FEAR OF FAILURE LIMITS SUCCESS

Managers should create an atmosphere that encourages their people to take some degree of risk to break new ground and move ahead of the competition. Of course, since most managers are afraid to fail, they seldom create this atmosphere in their operations. It certainly makes sense that I won't take as many risks in the future as I did in the past if my past risk taking hurt my career. These folks are the ever-growing group of employees who refuse to stick their necks out and who prefer to blend in with the crowd rather than take risks that could mean failure.

Your success depends on the management style of your boss. A key element is this person's attitude toward risk- taking. If you get a pat on the back when you win, but life is miserable for you after you lose, you have a problem.

I remember a director of sales who had an original idea for a weekend package that was approved for trial but later bombed after extensive marketing. The general manager never let the director of sales forget it. Three years later, he still was making sarcastic remarks about this failure. I can assure you that this bright, go-getter director of sales never reached his true potential because of this one failure and his certain reluctance to suggest any idea in the future that required a risk of any kind.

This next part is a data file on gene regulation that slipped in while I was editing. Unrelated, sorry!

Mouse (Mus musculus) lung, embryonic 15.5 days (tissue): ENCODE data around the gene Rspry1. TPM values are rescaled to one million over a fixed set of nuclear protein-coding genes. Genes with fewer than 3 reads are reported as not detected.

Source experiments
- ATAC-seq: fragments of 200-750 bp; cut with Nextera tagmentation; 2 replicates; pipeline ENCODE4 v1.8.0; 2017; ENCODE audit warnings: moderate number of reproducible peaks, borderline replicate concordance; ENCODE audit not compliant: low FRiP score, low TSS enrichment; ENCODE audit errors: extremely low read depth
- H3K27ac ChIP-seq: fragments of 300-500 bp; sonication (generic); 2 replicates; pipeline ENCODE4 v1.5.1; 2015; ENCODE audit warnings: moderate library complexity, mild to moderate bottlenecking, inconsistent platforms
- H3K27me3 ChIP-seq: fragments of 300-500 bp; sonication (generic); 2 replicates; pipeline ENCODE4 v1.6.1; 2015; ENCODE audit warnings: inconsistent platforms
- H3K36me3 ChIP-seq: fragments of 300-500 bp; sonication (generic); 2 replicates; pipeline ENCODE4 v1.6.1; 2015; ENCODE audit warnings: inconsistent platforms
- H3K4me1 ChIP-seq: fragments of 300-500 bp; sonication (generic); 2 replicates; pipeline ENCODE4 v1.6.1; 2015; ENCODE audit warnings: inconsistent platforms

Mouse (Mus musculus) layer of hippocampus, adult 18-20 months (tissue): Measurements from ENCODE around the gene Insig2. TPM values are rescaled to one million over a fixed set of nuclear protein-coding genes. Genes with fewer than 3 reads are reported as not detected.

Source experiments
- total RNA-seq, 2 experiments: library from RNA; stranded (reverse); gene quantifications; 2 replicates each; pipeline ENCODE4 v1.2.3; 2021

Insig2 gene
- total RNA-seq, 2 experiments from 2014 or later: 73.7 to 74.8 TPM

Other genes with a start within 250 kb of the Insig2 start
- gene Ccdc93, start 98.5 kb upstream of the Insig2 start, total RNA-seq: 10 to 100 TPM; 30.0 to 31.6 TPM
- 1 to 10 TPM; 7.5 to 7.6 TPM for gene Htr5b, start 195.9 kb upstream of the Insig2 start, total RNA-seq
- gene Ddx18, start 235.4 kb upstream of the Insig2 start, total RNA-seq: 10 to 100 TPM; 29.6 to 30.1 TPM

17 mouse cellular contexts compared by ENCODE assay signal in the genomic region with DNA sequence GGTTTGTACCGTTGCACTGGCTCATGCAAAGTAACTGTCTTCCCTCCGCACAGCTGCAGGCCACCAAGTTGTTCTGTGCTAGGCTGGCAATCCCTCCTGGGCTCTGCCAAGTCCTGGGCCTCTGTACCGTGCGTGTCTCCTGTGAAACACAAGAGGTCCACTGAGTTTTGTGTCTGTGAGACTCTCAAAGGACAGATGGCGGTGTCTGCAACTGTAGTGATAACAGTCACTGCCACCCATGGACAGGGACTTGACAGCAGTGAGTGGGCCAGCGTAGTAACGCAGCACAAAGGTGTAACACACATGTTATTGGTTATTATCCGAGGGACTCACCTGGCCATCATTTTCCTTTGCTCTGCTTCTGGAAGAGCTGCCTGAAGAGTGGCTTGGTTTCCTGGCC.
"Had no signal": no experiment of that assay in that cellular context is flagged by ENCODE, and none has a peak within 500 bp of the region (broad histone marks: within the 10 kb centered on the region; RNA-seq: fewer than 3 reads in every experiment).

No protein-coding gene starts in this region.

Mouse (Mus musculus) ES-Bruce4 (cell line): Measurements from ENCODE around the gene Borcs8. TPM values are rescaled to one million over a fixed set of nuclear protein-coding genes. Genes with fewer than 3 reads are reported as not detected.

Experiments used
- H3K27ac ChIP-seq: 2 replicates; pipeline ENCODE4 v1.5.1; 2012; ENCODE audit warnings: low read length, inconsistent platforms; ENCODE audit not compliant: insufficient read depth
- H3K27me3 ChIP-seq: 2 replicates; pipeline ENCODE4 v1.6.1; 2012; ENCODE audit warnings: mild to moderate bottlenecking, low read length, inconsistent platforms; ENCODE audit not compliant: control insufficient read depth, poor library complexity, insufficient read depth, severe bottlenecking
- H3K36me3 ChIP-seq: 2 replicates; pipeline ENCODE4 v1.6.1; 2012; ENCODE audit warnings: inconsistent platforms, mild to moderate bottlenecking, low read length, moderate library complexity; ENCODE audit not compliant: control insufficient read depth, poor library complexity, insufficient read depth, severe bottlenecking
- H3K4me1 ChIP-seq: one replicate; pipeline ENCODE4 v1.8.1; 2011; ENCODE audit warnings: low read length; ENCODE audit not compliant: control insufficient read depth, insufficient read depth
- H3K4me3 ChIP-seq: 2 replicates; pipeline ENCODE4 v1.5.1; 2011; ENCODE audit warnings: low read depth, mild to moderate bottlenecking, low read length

In my early years in the business, I worked for some bosses who would never let you forget any program that didn't quite live up to expectations. Fortunately, I then worked for three great executives over the next 15 years who believed risk-taking, after intelligent research, was necessary to take the lead in every competitive situation.

While I didn't win every time, these three managers made it clear that they consistently supported me. This attitude made me very comfortable in what might be considered by some as risky situations.

Don't ever think for a moment you can rise to the top by simply blending in with everyone else. Take calculated risks that will demonstrate your leadership abilities while accepting the reality that you are not a failure if you don't win every time.


Tom McCarthy, CHME, CHA, is president of Hotel Professional Education and Consulting of Falls Church, VA. He is a past president of Hospitality Sales & Marketing Association International (HSMAI) and is a member of the HSMAI Hall of Fame. He can be reached at ttmccarthy@cox.net or 703-931-0757.

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